Spermatogonial Type 3 Deiodinase Regulates Thyroid Hormone Target Genes in Developing Testicular Somatic Cells.

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Center for Molecular Medicine, Maine Medical Center Research Institute

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Animals, Animals, Newborn, Cell Proliferation, Female, Gene Expression Regulation, Iodide Peroxidase, Male, Mice, Mice, Inbred C57BL, Spermatogenesis, Spermatogonia, Testis, Thyroid Hormones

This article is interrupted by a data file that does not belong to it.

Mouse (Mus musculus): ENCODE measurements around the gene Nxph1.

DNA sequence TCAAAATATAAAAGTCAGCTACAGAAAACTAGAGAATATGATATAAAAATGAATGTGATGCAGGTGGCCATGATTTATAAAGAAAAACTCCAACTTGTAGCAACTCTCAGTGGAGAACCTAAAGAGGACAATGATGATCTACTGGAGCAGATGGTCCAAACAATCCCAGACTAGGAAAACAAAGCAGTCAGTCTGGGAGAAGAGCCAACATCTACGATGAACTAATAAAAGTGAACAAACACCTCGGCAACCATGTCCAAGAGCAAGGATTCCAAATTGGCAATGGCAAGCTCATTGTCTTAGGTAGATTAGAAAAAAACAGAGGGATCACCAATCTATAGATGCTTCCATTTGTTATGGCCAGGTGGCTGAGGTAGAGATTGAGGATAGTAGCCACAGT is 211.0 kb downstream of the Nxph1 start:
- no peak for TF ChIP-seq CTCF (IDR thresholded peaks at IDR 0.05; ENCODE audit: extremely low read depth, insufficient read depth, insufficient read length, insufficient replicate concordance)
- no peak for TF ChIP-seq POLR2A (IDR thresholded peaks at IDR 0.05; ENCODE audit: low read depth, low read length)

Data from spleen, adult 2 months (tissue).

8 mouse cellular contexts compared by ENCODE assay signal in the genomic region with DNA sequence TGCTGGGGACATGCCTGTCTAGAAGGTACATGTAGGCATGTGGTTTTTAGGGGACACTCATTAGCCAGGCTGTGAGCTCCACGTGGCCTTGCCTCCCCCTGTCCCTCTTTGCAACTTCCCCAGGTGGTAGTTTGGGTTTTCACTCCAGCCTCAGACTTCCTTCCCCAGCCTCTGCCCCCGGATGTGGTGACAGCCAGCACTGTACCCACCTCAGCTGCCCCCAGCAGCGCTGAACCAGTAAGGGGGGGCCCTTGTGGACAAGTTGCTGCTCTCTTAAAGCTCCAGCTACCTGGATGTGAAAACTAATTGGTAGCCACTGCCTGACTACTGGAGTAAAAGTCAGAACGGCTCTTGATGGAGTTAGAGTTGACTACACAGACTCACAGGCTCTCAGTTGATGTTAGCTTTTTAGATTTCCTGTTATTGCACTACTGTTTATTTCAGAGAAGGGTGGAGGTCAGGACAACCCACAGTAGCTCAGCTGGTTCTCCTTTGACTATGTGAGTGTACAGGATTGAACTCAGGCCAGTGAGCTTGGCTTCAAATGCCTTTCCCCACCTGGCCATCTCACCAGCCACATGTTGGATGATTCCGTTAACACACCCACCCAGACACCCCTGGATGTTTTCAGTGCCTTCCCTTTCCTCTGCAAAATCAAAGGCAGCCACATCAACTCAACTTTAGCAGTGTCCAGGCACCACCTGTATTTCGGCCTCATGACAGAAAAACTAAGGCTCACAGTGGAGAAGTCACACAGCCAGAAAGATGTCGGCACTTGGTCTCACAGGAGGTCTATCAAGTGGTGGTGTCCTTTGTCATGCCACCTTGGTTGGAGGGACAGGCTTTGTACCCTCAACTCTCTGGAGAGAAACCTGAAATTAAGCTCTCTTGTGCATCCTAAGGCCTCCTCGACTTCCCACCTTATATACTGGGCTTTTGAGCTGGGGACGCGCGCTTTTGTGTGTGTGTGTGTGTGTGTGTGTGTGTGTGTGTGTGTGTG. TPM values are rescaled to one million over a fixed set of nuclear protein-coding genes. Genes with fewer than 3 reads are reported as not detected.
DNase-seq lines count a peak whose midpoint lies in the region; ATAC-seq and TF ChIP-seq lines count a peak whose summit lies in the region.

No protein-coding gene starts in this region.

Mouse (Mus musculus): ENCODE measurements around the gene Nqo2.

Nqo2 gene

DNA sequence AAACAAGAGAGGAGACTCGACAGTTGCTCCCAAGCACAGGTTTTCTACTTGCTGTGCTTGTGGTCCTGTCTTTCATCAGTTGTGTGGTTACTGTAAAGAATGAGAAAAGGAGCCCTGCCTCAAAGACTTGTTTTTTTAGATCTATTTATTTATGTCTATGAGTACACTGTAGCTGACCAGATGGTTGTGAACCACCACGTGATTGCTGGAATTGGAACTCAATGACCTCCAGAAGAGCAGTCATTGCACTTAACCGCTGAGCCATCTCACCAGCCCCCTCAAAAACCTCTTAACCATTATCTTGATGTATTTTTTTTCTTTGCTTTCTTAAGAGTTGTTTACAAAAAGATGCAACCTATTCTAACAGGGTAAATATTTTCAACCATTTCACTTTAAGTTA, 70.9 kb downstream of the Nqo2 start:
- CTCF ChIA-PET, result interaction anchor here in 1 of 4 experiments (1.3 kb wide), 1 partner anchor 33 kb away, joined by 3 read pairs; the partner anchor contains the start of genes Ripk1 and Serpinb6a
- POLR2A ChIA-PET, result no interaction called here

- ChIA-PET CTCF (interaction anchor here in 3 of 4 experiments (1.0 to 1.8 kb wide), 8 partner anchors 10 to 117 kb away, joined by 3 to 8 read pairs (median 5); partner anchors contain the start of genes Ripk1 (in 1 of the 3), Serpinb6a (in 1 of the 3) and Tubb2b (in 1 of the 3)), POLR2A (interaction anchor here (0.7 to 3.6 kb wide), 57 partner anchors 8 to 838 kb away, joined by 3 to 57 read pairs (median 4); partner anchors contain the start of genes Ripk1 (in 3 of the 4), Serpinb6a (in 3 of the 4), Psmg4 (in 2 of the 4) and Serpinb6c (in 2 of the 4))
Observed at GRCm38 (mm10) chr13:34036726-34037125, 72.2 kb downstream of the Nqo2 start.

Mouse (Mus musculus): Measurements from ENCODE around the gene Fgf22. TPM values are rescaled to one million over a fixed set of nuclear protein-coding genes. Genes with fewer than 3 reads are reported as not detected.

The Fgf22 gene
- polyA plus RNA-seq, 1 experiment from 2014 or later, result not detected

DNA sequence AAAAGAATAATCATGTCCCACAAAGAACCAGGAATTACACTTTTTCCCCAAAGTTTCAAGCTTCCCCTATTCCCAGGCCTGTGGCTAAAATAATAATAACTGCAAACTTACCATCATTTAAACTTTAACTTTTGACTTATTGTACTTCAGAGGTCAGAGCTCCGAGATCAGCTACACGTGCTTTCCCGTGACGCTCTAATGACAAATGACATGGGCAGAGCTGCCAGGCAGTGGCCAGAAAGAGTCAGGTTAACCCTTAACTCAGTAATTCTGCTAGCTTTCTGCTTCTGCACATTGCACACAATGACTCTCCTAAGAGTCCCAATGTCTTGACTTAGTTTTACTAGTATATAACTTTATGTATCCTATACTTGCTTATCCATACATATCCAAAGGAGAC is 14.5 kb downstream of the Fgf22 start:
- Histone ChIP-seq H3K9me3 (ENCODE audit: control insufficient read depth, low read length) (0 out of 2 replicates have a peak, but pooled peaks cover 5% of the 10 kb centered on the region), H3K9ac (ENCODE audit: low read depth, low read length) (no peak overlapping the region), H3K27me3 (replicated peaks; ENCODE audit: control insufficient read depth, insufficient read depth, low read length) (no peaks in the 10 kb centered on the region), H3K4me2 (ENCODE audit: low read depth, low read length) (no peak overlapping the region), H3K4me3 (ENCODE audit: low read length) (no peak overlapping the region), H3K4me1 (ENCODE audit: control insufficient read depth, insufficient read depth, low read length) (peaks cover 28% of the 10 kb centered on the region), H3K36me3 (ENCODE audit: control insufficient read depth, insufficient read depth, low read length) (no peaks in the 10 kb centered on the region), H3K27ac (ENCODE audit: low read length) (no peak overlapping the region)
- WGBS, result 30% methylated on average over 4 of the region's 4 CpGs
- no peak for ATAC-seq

Premature overexposure to thyroid hormone causes profound effects on testis growth, spermatogenesis, and male fertility. We used genetic mouse models of type 3 deiodinase (DIO3) deficiency to determine the genetic programs affected by premature thyroid hormone action and to define the role of DIO3 in regulating thyroid hormone economy in testicular cells. Gene expression profiling in the neonatal testis of DIO3-deficient mice identified 5699 differentially expressed genes. Upregulated and downregulated genes were, respectively, involved according to DAVID analysis with cell differentiation and proliferation. They included anti-Müllerian hormone and genes involved in the formation of the blood-testis barrier, which are specific to Sertoli cells (SCs). They also included steroidogenic genes, which are specific to Leydig cells. Comparison with published data sets of genes enriched in SCs and spermatogonia, and responsive to retinoic acid (RA), identified a subset of genes that were regulated similarly by RA and thyroid hormone. This subset of genes showed an expression bias, as they were downregulated when enriched in spermatogonia and upregulated when enriched in SCs. Furthermore, using a genetic approach, we found that DIO3 is not expressed in SCs, but spermatogonia-specific inactivation of DIO3 led to impaired testis growth, reduced SC number, decreased cell proliferation and, especially during neonatal development, altered gene expression specific to somatic cells. These findings indicate that spermatogonial DIO3 protects testicular cells from untimely thyroid hormone signaling and demonstrate a mechanism of cross-talk between somatic and germ cells in the neonatal testis that involves the regulation of thyroid hormone availability and action.



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